Coconut Mango Rice Pudding



The local schools have stopped classes for a few days because of air pollution, and all of us have been advised to stay indoors whenever we can.  The forecast is that the haze will last for at least another month. To chase away the gloom, I set out to buy some flowers for the apartment.  According to Ralph Waldo Emerson, “We are made immortal by the contemplation of beauty.”  Immortality seems too enormous a claim, but I do believe in beauty’s curative powers.

I love orchids and have always had them around the house when I am home.  I naively thought there must be amazing orchid selections in this tropical town, but it turned out that people here don’t really care about orchids. 

First I went to a florist, but they carried mostly silk flowers and some cut fresh flowers.  Then I went to a nursery that had a couple of pathetically drab hanging orchids that would only make one sad looking at them.  According to the owner of the nursery, orchids are not worth the trouble because no one buys them.  He sells mostly bonsai trees that symbolize longevity, or “money trees” that bring wealth.  I ended up buying a small “money tree” from him simply because it’s got robust green leaves.  The third place I visited did have a few small orchids — the kind Trader Joe’s at home sell for seven dollars each including the porcelain pot. This flower shop sells it for sixty five ringgit each.  That’s the price of a full body massage for an hour.  I’m puzzled by the fact that flowers or other plants are considered extravagant in a place with such abundant sunshine and water. Or “extravagant” is the wrong word completely — perhaps flowers or plants are simply irrelevant in people’s lives here.  This town was build on land that a few short years ago was tropical jungle and plantations, but now the pool in this luxury service apartment is decorated with plastic trees.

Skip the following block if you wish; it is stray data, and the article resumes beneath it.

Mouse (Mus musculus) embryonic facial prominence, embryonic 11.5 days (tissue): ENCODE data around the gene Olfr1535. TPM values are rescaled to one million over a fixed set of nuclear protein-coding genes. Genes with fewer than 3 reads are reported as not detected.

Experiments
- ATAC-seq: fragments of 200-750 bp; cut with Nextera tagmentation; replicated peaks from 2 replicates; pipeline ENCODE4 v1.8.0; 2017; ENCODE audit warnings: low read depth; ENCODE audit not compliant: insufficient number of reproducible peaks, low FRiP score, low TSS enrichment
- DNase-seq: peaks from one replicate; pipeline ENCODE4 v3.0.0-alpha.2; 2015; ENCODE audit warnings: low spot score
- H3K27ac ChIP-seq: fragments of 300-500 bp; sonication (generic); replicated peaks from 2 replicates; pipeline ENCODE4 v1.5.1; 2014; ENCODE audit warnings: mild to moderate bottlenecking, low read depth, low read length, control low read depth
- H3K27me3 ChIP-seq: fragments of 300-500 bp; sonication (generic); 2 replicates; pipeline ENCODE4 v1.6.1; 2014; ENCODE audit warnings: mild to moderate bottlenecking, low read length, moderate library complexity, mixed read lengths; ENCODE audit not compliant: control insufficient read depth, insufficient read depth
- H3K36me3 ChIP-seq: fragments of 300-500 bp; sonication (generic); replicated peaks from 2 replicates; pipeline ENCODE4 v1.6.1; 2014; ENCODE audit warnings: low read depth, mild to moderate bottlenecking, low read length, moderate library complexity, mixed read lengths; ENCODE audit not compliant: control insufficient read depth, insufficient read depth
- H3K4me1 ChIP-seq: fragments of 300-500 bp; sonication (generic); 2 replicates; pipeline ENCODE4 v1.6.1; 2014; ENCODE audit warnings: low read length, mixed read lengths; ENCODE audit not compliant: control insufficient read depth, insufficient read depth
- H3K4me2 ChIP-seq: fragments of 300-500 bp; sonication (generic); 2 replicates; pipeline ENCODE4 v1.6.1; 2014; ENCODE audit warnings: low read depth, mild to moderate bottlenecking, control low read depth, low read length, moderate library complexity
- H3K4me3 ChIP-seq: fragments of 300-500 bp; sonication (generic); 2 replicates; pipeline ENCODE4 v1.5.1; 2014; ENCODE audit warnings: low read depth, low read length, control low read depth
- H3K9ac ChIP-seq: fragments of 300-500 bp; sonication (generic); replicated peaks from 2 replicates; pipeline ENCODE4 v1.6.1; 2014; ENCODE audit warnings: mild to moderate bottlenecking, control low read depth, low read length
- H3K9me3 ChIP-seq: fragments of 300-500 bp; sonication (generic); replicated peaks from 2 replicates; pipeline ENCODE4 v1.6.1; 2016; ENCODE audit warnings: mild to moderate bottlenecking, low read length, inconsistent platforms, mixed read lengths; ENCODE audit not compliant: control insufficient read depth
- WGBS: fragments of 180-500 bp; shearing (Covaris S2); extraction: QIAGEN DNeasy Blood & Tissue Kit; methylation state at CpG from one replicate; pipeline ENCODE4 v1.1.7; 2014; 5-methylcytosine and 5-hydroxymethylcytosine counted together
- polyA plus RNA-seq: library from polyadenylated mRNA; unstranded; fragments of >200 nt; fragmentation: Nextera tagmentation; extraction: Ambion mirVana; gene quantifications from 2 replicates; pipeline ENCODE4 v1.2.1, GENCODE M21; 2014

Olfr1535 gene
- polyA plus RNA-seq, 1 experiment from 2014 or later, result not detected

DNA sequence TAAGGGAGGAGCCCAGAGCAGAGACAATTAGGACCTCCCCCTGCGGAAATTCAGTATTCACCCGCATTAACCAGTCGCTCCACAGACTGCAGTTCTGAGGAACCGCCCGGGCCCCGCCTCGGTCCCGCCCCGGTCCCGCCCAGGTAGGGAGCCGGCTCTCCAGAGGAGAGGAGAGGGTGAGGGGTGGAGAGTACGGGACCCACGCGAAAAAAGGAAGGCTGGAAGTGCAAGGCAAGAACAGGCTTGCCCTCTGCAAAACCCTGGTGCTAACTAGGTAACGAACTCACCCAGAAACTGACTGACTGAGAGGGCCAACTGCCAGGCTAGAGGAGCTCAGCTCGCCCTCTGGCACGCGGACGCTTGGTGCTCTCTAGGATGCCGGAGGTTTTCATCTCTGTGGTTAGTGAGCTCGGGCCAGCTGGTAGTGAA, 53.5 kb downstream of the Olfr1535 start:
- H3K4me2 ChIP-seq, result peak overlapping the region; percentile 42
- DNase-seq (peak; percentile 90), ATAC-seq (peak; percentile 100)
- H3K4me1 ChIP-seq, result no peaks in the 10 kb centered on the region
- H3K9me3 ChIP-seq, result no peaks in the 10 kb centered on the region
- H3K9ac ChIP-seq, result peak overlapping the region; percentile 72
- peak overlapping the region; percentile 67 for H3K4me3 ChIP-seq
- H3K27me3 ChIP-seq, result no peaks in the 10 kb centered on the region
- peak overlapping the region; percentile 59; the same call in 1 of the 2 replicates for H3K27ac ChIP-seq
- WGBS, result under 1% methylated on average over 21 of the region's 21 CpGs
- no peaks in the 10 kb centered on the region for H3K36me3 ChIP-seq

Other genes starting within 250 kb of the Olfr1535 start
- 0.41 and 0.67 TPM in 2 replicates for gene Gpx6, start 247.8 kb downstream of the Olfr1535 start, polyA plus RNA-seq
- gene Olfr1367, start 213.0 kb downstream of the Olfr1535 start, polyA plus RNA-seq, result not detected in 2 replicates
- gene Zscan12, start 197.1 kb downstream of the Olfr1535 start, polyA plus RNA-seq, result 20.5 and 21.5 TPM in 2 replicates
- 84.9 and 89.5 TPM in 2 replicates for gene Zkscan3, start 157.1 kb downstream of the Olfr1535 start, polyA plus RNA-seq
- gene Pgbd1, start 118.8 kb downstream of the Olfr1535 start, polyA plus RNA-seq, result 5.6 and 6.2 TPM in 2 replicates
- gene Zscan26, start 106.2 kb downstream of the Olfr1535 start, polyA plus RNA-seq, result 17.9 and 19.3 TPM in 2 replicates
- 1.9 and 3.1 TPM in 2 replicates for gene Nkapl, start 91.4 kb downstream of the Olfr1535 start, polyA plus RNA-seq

My two orchids fit perfectly into my two tea mugs